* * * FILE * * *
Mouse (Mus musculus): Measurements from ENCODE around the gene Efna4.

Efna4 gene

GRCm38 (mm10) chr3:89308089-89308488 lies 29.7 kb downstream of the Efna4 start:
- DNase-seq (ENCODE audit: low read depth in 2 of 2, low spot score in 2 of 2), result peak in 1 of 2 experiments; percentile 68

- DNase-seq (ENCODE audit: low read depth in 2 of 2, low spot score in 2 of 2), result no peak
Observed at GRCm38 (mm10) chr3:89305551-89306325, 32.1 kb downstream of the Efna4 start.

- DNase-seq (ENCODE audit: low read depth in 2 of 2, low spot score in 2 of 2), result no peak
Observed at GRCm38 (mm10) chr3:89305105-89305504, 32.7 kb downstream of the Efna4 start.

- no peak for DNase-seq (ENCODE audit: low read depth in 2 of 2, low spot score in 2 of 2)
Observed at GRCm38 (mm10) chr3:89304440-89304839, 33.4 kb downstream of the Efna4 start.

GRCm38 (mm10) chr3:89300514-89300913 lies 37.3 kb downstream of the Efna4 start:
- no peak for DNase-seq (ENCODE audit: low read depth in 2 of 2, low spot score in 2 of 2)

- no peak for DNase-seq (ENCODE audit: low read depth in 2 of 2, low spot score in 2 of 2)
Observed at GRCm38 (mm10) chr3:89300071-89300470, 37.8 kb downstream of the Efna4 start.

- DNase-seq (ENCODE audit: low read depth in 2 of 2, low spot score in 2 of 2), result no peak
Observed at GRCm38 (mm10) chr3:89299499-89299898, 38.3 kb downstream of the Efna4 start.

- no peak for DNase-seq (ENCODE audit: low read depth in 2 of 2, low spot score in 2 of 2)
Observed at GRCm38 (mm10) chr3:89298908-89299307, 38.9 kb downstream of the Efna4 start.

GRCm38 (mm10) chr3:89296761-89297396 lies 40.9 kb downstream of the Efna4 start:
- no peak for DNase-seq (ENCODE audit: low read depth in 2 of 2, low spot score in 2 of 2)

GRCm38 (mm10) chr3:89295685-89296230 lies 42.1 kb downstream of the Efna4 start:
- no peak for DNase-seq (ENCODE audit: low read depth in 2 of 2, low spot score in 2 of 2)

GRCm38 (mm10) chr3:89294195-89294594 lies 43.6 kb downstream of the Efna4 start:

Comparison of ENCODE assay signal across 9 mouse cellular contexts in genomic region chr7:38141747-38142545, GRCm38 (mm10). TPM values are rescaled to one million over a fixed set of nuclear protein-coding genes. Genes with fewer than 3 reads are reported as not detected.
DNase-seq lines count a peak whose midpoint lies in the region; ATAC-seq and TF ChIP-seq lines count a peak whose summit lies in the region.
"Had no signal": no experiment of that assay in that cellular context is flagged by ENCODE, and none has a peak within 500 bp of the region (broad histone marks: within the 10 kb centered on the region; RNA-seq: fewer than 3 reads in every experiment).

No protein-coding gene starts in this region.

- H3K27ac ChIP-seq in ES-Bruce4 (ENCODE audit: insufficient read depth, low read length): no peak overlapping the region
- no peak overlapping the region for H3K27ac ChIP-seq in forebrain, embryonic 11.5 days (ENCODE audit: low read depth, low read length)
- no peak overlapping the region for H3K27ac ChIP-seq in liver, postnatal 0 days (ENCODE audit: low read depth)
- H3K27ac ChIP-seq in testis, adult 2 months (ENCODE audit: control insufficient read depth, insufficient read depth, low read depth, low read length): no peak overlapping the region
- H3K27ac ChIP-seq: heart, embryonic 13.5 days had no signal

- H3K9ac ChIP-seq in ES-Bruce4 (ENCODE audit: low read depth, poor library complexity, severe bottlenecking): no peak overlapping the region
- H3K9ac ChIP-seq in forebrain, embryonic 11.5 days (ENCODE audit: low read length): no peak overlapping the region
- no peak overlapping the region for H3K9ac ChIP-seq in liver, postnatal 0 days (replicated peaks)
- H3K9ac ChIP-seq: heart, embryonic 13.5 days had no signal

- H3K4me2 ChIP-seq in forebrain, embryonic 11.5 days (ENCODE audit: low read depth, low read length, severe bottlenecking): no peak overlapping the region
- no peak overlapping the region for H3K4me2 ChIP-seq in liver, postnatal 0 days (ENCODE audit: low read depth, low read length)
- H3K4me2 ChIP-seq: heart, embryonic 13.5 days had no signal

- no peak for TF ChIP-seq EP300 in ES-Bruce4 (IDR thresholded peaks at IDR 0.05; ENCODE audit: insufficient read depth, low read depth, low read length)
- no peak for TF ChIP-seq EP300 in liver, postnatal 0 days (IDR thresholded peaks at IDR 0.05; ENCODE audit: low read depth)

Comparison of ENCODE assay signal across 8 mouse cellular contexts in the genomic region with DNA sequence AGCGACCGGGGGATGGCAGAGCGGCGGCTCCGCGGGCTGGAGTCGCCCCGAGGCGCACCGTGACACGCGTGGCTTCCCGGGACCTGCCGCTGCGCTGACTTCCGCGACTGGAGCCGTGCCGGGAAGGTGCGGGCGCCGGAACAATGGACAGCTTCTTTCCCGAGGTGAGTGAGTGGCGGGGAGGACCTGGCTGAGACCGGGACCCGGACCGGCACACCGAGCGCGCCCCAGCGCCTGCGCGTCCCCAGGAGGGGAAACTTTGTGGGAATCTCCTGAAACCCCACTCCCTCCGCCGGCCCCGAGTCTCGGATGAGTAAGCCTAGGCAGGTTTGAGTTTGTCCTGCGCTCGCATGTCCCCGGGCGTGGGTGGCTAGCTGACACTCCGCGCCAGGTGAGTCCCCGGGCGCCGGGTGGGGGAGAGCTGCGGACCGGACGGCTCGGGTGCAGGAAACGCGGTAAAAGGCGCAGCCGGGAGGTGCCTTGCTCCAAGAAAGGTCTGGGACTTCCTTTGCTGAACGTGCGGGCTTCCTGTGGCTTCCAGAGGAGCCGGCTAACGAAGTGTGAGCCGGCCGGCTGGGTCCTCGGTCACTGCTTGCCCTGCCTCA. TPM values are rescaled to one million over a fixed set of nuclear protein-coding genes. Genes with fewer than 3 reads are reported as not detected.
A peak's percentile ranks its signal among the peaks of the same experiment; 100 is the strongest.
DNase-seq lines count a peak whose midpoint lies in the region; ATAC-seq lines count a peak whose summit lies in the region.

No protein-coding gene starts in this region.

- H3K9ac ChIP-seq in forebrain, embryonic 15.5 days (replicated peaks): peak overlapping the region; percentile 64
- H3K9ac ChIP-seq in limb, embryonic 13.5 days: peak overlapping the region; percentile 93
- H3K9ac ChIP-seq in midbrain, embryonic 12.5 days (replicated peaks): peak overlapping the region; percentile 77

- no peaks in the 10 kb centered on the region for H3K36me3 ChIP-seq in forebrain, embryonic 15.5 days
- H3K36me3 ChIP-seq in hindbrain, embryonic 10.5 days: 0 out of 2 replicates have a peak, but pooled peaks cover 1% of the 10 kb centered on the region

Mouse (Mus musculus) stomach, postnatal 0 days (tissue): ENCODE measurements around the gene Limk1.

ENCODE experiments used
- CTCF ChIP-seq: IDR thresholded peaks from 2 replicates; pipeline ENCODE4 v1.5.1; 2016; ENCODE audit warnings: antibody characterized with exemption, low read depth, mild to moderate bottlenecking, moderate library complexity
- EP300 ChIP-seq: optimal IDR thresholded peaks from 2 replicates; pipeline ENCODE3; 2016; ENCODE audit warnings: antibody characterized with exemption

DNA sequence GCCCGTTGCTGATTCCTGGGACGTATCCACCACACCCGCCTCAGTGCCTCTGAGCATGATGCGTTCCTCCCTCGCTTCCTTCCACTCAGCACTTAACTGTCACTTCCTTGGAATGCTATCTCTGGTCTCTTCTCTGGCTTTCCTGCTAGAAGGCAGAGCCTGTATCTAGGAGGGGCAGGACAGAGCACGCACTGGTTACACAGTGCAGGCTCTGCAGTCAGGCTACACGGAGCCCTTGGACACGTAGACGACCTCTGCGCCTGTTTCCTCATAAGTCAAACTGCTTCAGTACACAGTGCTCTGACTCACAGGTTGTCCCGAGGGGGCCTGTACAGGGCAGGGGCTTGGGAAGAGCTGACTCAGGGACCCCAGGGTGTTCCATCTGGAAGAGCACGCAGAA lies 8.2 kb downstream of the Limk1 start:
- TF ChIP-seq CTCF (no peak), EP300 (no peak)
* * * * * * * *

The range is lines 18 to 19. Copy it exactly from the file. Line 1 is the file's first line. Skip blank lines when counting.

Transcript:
Observed at GRCm38 (mm10) chr3:89298908-89299307, 38.9 kb downstream of the Efna4 start.

GRCm38 (mm10) chr3:89296761-89297396 lies 40.9 kb downstream of the Efna4 start: